A journal of our day to day; homesteading and homeschooling in the Land of the Midnight Sun.
Saturday, June 6, 2009
Dustin surprised me with four Khaki Campbell ducklings last week. I've been suggesting that we get ducks for a couple years now and Dustin has been adamantly opposed to the idea on account that they would end up being pets, we wouldn't be able to eat them, they make quite a mess, need their own quarters and finally, we don't care for the taste of duck eggs. He has placated me by saying that someday we'll have a more duck suited piece of land with a stream or pond and then we can keep some ducks for enjoyment. I hinted as recently as a month ago that perhaps he might like to bring home some ducklings along with the chicks he was picking up and was once again turned down. Last week Dustin was picking up some Alfalfa from our local feed store and noticed that they had quail. To make a long story short, we had some friends wanting quail for their bird dogs so, not knowing how long the quail would last Dustin brought a box of quail home. We had been calling back and forth arranging how many quail to get and such so I was ready for them when he got in the door. He came in and said, "Wait till you see these guys" and opened up the box and instead of quail, inside were four ducklings. Well I have to say that it was one of his best surprises yet. I squealed.
Dustin said that it was Eliot Coleman's Four-Season Harvest chapter on keeping ducks as garden helpers that finally convinced him. As far as their eggs, we do a lot of baking so using them up won't be a problem. I read that the Khaki Campbells lay close to three hundred eggs a year, which is a lot of eggs! They should quickly earn their keep at that rate. They are already providing entertainment for us all. Noah has been feeding them grapes and other yummy snacks. We put down a small tub of water for them to play in a couple times a day. The picture above was taken the first night we had them. I had just put down a small tub of water and they were all trying to climb in at the same time to splash around. In our research we read that they aren't suppose to have unsupervised access to water as they don't have the protective coating that they would have if reared by a moma duck. So we are careful not to leave their little pool down for too long. I am looking forward to spending time with them outside in the garden and watching them swim around in a baby pool when they are bigger.
We are feeding them the same mix I'm making for the chickens; a mix of corn, wheat berries, oats, barley, flax seed, alfalfa, Alaskan Salmon meal, kelp meal, an herbal vitamin supplement and sea salt. Our feed store carries duck starter feed and I have thought about getting some but I can't help but feel that a whole grain diet must be more nutritious than grain by products processed and repackaged in a tidy little pellet or crumble. They are also enjoying daily fruit and veggie scraps along with some fresh weeds, hard boiled eggs and raw goat milk and cheese. The ducks are probably about two weeks old now and still so cute. I'm looking forward to getting to know their personalities and watching them grow. Hearing their first attempts at quacking and finding out which are mallard and which are females. Hope we have at least two ladies. And finally, thinking of next year at this time when we will have chicken and duck eggs aplenty.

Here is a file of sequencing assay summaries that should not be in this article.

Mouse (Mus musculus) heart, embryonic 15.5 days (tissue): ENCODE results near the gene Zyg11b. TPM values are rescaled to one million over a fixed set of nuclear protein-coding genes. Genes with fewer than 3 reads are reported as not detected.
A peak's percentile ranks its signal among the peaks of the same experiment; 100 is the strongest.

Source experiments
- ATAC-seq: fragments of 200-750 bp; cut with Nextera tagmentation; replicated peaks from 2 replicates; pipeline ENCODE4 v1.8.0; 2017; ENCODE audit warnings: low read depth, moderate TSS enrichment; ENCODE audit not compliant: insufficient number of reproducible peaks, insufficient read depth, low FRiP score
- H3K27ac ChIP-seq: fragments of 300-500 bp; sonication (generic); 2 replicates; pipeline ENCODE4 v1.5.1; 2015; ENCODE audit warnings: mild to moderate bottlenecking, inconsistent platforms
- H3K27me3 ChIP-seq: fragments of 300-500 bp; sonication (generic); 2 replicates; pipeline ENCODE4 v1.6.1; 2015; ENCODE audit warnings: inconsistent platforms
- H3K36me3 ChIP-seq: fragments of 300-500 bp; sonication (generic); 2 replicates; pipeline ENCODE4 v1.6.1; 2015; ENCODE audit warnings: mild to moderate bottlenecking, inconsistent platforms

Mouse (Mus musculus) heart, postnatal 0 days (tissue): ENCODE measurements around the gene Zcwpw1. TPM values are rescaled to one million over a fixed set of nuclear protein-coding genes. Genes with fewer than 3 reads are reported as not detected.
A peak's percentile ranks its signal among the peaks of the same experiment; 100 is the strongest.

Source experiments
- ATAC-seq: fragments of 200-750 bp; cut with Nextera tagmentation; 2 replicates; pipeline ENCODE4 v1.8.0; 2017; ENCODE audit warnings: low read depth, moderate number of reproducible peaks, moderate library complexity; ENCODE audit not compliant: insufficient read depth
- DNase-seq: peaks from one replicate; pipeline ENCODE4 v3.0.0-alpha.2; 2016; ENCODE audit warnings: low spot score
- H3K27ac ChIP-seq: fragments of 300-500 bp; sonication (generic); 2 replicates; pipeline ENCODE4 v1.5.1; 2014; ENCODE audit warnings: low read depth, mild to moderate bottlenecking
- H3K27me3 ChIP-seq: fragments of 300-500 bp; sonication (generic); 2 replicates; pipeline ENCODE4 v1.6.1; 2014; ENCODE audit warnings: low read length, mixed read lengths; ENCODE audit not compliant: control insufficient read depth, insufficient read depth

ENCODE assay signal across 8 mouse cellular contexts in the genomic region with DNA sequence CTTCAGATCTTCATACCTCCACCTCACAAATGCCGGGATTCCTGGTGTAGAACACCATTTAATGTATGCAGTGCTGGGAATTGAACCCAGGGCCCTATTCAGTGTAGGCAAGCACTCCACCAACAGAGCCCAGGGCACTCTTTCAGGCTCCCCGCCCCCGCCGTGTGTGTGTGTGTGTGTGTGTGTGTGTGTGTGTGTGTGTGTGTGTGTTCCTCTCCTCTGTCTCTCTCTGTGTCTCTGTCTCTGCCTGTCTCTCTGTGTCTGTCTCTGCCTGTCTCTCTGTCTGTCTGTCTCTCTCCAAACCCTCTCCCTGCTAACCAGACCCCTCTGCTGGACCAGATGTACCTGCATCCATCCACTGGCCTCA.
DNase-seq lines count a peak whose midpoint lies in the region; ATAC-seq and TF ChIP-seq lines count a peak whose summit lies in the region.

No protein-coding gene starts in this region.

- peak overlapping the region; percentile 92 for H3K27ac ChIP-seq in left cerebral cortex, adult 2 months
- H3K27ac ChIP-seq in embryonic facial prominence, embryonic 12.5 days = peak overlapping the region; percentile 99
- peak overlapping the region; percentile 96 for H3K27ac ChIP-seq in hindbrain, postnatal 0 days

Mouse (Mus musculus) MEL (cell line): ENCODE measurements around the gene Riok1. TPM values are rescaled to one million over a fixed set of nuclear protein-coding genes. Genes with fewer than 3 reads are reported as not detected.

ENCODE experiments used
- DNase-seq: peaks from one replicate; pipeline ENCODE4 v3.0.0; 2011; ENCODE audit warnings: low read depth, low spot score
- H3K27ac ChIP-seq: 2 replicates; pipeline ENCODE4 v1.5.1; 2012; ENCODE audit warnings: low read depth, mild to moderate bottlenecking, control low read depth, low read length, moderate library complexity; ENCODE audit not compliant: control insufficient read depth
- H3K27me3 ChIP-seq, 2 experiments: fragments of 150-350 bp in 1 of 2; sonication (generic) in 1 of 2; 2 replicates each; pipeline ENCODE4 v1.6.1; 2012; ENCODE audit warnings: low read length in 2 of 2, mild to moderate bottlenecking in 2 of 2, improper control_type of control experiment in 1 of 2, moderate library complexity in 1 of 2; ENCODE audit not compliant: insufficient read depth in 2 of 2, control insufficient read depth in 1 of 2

We are a family of four (with one more on the way), living in the Arctic Boreal Forest above Fairbanks, in the Interior of Alaska. I write about our simple life and trying to keep our life simple in a day when the typical American life is anything but. When I first started writing this blog I had a toddler and a baby and we were a growing homestead. I wanted to share our day to day and all the lessons we learned along the way, from mixing our own chicken feed to goat kidding season and cheese making. As our children have grown, home schooling has really taken over and I have had to examine every aspect of our lives to keep our days simple yet fruitful. These days you will still find me posting and sharing pictures of our chickens and garden, berry picking and salmon processing. I also hope to be writing about home schooling decisions and lessons as well as other interests and hobbies the kids and I explore. Reader interest and feedback is what keeps me writing, so please leave lots of comments!
The here and now of our homestead is what I'm writing about. Compelled by a sense that we are participating in something significant, heading back to our roots... this is my attempt to share what we are learning along our journey. For those of you on similar paths, whether you are raising kids, a flock of chickens, a couple goats or run a farm, well I'm hoping to learn from you as well, so feel free to put in your two cents!